We are not unmindful of the holding in the case of Ridge v. Boulder Creek etc. School Dist., 60 Cal.App.2d 453, 140 P.2d 990, 992, where the claim against a school district, filed by a father for injuries to his minor son, recited that they were ‘citizens and residents of the County of Santa Cruz, State of California, and the said R. C. Ridge is the father of the said Walter Ridge, a minor, who is a student at said Boulder Creek Union High School.’ In that case it was held that the giving of the pupil's address within the verified portion of the claim constituted substantial compliance with the statute, as a letter addressed to the pupil at school would reach him, and he could be found at school the major portion of the daylight hours. In Uttley v. City of Santa Ana, 136 Cal.App. 23, at page 25, 28 P.2d 377, at page 379, where the claim filed set forth the claimant's name and all the other statutory requirements, except that it did not give the claimant's address, but did set forth the name and office address of the attorney, the court held that the claim was sufficient, stating: ‘The purpose of the statute would seem to be accomplished if an address is given at which or through which the claimant may be found, in order that the city officials may make such investigation of the merits of the claim as may be desired.’ To the same effect is the decision in Stewart v. City of Rio Vista, 72 Cal.App.2d 279, 164 P.2d 274, 275, where the claim conformed to the requirements of the statute except that it failed to specify the address of the claimant in the body thereof. The claim was signed by Elizabeth Stewart, Ray E. Stewart, and by Sinclair M. Dobbins, their attorney. It was verified by the attorney and the verification contained this language: ‘That he is an attorney at law * * * and has his office in Vacaville, Solano County, California, and is the Attorney for the Claimant.’ The court held that the claim was not fatally defective and that the office of the attorney could be readily located. These cases are distinguishable from the instant case in that, in them, some compliance with the statute is shown, but here, as in Eppstein v. City of Berkeley, supra, the claim contains no specification of address.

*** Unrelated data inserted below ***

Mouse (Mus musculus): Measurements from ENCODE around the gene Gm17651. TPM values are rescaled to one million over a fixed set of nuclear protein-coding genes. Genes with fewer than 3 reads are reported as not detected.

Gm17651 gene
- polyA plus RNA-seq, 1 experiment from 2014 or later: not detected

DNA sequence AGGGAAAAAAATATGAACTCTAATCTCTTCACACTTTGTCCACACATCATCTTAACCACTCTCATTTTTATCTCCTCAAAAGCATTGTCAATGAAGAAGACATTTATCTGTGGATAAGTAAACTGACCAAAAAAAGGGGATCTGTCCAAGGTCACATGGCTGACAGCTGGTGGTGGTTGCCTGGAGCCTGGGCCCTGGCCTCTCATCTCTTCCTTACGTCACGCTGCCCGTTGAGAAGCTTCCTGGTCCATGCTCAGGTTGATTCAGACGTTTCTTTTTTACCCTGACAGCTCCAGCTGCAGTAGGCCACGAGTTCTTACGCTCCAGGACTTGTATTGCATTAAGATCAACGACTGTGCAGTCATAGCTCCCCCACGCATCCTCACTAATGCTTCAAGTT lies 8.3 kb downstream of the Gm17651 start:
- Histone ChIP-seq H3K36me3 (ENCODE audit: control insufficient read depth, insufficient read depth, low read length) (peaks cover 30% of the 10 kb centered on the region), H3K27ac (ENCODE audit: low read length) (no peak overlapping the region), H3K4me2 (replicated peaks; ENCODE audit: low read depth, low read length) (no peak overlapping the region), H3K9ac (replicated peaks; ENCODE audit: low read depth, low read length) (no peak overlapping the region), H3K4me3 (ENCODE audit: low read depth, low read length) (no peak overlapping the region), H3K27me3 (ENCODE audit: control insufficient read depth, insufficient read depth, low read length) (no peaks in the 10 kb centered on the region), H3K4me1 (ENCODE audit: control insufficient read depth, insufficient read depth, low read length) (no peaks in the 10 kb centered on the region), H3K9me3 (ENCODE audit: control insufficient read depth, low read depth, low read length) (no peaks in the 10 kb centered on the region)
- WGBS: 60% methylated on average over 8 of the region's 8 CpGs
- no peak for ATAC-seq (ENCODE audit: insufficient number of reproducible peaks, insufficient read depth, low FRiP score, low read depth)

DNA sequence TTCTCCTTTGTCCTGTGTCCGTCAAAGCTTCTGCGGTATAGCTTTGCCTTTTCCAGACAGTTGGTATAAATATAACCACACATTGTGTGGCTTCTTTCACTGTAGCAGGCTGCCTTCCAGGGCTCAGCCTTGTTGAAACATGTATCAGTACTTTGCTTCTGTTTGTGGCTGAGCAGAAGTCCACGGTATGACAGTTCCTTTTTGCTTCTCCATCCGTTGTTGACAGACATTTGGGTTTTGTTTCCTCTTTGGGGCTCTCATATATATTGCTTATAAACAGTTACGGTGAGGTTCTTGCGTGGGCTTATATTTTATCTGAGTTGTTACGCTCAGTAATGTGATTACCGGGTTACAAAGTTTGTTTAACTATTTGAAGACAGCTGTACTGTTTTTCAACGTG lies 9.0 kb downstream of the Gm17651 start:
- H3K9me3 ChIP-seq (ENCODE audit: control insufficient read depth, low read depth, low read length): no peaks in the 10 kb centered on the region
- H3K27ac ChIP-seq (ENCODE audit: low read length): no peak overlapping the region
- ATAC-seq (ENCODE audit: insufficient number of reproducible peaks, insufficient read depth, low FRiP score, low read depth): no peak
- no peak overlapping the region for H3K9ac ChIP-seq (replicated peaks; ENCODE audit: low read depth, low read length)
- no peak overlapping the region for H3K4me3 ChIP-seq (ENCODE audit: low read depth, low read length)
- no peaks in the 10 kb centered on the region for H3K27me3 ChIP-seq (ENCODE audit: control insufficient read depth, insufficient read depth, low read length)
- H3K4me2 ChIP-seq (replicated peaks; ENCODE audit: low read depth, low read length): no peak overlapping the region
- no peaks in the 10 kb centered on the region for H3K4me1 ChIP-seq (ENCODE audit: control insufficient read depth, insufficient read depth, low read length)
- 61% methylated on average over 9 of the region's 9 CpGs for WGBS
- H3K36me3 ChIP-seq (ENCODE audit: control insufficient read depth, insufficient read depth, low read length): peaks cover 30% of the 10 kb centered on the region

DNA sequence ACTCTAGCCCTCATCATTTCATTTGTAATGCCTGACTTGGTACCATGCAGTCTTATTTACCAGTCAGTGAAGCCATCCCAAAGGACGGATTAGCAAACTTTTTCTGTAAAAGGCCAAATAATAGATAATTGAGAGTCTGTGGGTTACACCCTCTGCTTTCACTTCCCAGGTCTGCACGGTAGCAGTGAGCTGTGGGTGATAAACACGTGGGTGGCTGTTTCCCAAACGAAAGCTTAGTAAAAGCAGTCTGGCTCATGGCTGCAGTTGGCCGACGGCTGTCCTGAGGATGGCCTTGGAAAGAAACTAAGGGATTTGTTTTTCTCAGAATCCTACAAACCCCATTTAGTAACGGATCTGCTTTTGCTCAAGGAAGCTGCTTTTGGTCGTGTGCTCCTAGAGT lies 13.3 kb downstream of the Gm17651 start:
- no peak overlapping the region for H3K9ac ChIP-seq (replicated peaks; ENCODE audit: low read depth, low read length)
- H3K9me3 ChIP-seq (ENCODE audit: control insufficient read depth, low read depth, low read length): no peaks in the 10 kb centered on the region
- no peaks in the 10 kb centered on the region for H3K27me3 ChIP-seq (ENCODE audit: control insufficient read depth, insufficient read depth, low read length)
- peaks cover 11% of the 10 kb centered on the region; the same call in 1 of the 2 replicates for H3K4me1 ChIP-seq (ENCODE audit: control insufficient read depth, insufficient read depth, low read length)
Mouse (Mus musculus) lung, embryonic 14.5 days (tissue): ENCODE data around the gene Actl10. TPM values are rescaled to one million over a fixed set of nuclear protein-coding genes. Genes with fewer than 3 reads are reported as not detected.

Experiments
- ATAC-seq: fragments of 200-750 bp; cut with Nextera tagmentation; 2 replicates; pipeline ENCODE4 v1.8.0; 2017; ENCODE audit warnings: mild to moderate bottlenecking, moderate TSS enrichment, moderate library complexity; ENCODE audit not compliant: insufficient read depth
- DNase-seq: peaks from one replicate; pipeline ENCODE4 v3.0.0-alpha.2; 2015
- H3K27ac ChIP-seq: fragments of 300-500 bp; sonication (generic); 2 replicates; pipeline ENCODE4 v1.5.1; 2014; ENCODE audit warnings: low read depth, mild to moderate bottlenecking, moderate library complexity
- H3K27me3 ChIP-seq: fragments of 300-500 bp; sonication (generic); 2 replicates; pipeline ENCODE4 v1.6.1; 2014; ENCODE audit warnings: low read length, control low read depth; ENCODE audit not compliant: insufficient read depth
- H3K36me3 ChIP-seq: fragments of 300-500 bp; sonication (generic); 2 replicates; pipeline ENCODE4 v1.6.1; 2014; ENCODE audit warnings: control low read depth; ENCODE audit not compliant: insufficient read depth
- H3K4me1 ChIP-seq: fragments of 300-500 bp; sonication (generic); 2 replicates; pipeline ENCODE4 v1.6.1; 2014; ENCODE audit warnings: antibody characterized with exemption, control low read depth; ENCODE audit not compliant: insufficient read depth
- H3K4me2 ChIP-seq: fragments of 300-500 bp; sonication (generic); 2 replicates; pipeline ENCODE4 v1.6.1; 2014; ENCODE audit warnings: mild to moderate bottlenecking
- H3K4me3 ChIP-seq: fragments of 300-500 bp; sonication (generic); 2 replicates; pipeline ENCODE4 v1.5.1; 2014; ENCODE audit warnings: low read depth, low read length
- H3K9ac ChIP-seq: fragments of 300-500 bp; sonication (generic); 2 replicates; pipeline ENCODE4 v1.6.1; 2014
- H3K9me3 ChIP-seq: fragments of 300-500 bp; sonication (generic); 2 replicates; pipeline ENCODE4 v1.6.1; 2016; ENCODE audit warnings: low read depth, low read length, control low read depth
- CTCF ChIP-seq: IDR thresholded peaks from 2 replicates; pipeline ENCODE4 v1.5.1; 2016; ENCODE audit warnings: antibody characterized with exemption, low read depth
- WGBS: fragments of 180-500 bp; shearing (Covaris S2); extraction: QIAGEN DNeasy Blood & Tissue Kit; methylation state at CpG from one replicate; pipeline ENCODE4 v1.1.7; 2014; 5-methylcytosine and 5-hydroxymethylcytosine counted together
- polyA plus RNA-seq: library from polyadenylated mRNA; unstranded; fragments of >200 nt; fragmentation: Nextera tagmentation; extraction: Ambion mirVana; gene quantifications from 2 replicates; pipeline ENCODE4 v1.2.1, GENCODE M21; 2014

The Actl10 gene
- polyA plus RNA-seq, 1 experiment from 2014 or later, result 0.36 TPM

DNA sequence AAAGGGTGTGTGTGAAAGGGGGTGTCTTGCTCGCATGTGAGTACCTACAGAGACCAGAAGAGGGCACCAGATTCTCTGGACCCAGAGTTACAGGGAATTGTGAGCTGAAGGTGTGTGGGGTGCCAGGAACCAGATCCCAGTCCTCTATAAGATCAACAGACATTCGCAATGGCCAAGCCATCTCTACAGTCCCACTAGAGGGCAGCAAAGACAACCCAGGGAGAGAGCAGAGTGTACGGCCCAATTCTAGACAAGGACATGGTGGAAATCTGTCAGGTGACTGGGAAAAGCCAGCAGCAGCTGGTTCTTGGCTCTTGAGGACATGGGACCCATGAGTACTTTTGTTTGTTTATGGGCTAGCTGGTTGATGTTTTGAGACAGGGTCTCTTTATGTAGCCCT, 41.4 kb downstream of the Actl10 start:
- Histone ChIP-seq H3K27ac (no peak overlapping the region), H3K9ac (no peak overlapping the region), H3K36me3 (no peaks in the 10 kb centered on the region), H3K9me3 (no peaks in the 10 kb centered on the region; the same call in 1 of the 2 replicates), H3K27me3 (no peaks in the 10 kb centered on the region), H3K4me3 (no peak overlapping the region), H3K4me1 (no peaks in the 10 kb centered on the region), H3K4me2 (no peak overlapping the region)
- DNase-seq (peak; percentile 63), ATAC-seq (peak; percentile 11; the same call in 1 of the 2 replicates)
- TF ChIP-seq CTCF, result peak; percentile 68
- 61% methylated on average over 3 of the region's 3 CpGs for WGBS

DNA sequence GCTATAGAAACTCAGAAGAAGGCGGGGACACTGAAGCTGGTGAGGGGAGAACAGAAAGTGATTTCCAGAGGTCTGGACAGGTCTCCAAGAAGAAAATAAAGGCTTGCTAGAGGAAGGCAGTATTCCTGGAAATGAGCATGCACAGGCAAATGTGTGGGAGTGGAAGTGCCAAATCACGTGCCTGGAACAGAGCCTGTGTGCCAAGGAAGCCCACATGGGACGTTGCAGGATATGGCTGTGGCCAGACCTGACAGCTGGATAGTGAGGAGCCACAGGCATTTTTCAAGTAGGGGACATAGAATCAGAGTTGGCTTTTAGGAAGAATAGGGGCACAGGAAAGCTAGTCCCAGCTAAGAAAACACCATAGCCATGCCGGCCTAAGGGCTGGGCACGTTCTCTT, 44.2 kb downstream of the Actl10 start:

We conclude there was an entire failure on the part of plaintiffs to comply with one of the mandates of the statute and that under such circumstances the principle of substantial compliance is inapplicable. Hall v. City of Los Angeles, supra; Stewart v. City of Rio Vista, supra, 72 Cal.App.2d at page 282, 164 P.2d 274.
BARNARD, P. J., concurs.